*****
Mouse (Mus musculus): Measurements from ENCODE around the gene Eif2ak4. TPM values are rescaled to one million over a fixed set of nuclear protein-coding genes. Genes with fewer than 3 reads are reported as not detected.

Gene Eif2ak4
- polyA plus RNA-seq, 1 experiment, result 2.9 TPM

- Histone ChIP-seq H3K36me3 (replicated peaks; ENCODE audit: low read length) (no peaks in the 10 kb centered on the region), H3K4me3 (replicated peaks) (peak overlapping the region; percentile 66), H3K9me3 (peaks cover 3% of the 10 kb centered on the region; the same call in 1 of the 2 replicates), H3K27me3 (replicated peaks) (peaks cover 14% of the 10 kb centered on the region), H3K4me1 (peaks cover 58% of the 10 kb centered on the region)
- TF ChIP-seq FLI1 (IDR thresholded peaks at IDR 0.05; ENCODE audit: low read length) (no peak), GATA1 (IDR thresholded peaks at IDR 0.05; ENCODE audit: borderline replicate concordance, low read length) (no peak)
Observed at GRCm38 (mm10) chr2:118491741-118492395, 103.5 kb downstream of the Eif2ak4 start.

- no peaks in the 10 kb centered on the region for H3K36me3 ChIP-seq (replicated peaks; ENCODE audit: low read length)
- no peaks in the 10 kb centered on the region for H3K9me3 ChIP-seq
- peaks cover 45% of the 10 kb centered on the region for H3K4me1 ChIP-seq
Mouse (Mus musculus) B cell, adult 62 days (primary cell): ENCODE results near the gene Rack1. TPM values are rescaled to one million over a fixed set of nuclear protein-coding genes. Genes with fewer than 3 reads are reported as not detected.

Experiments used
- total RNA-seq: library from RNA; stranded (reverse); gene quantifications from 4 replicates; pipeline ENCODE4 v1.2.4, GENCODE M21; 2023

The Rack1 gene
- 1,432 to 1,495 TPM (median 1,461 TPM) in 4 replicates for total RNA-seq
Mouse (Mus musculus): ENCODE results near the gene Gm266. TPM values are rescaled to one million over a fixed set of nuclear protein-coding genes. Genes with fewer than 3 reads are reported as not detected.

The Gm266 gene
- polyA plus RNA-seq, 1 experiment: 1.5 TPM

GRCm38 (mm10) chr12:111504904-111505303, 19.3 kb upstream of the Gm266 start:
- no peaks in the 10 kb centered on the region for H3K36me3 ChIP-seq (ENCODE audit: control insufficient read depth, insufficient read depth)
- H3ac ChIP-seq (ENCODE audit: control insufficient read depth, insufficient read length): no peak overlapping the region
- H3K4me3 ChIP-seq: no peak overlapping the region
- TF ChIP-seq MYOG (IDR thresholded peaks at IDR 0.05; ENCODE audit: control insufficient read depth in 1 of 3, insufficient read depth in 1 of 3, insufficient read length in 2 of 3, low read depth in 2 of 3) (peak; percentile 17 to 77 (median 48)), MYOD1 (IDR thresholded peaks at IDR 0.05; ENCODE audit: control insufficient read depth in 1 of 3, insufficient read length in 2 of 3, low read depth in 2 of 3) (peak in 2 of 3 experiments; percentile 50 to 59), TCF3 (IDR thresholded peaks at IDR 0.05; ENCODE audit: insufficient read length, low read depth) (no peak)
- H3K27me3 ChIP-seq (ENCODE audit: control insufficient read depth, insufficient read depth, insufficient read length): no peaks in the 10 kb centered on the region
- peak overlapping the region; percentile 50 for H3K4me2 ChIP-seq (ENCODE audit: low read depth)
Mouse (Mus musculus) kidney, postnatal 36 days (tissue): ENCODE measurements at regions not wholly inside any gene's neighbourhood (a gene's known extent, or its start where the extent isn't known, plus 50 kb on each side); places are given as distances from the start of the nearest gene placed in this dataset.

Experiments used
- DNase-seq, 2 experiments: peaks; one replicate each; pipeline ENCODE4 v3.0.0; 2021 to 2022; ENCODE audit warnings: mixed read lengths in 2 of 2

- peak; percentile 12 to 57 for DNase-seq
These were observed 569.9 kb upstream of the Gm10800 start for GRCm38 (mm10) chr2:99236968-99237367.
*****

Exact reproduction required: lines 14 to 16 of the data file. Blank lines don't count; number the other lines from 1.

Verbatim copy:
- 1,432 to 1,495 TPM (median 1,461 TPM) in 4 replicates for total RNA-seq
Mouse (Mus musculus): ENCODE results near the gene Gm266. TPM values are rescaled to one million over a fixed set of nuclear protein-coding genes. Genes with fewer than 3 reads are reported as not detected.

The Gm266 gene